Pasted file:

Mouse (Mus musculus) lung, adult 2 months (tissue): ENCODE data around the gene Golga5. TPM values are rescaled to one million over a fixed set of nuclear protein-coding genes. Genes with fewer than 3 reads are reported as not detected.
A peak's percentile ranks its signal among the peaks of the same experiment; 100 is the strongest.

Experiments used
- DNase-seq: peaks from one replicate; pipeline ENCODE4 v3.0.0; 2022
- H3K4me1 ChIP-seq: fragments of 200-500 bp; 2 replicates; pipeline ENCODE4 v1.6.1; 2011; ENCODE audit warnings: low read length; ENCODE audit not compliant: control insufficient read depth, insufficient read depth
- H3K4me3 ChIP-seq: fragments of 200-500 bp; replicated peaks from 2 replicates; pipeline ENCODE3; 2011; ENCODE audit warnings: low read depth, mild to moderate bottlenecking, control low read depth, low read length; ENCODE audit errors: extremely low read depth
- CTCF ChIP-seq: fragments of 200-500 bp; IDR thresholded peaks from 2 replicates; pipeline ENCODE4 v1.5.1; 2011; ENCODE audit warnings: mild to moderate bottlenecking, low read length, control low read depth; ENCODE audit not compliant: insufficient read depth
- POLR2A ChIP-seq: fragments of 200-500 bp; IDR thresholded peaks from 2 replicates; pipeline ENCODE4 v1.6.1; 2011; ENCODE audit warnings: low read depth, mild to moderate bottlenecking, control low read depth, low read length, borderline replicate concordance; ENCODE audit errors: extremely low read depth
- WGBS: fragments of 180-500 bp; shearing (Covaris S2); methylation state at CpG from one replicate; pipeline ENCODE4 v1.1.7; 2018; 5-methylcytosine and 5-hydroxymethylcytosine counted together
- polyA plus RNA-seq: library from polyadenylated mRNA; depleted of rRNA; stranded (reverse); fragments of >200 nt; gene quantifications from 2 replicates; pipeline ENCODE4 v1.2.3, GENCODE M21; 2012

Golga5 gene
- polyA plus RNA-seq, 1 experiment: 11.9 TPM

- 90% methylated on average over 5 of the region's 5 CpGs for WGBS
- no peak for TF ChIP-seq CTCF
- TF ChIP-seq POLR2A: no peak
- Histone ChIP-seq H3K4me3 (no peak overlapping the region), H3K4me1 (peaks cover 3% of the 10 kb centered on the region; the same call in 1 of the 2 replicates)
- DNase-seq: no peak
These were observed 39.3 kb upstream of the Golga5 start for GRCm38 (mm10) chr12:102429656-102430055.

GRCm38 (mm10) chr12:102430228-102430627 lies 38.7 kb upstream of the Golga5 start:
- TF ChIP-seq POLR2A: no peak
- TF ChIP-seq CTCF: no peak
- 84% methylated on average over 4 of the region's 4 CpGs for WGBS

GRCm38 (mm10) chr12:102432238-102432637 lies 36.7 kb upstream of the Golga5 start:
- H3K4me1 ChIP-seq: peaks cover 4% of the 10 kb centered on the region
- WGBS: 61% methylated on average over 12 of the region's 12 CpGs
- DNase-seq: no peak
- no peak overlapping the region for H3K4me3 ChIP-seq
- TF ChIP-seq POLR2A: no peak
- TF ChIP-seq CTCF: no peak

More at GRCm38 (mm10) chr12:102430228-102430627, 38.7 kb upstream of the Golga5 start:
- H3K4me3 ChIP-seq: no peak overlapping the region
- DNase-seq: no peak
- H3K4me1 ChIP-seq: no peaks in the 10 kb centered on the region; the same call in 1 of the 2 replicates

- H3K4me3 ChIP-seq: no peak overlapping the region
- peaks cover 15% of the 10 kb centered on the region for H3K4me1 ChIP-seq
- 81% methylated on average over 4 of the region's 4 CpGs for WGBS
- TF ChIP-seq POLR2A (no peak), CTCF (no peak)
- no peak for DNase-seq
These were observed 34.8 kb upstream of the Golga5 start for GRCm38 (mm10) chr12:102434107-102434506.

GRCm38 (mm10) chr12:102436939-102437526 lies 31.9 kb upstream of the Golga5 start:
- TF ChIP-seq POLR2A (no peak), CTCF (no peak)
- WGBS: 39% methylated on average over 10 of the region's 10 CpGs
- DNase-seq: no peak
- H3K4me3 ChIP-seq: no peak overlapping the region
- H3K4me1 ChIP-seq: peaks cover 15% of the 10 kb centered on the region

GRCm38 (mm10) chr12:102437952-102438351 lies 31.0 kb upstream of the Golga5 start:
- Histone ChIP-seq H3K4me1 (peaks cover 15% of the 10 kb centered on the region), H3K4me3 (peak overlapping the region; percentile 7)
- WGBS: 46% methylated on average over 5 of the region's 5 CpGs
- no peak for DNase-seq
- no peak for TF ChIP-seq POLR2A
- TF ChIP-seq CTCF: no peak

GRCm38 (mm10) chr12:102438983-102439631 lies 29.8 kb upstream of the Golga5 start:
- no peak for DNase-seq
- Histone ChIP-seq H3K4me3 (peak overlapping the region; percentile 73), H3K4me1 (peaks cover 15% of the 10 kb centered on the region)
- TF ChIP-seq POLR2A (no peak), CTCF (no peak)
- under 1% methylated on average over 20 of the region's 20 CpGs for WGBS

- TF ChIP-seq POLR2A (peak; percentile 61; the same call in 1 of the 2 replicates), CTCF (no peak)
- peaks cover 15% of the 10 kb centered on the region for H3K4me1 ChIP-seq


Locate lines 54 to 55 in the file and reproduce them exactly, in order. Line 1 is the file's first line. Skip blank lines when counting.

- Histone ChIP-seq H3K4me3 (peak overlapping the region; percentile 73), H3K4me1 (peaks cover 15% of the 10 kb centered on the region)
- TF ChIP-seq POLR2A (no peak), CTCF (no peak)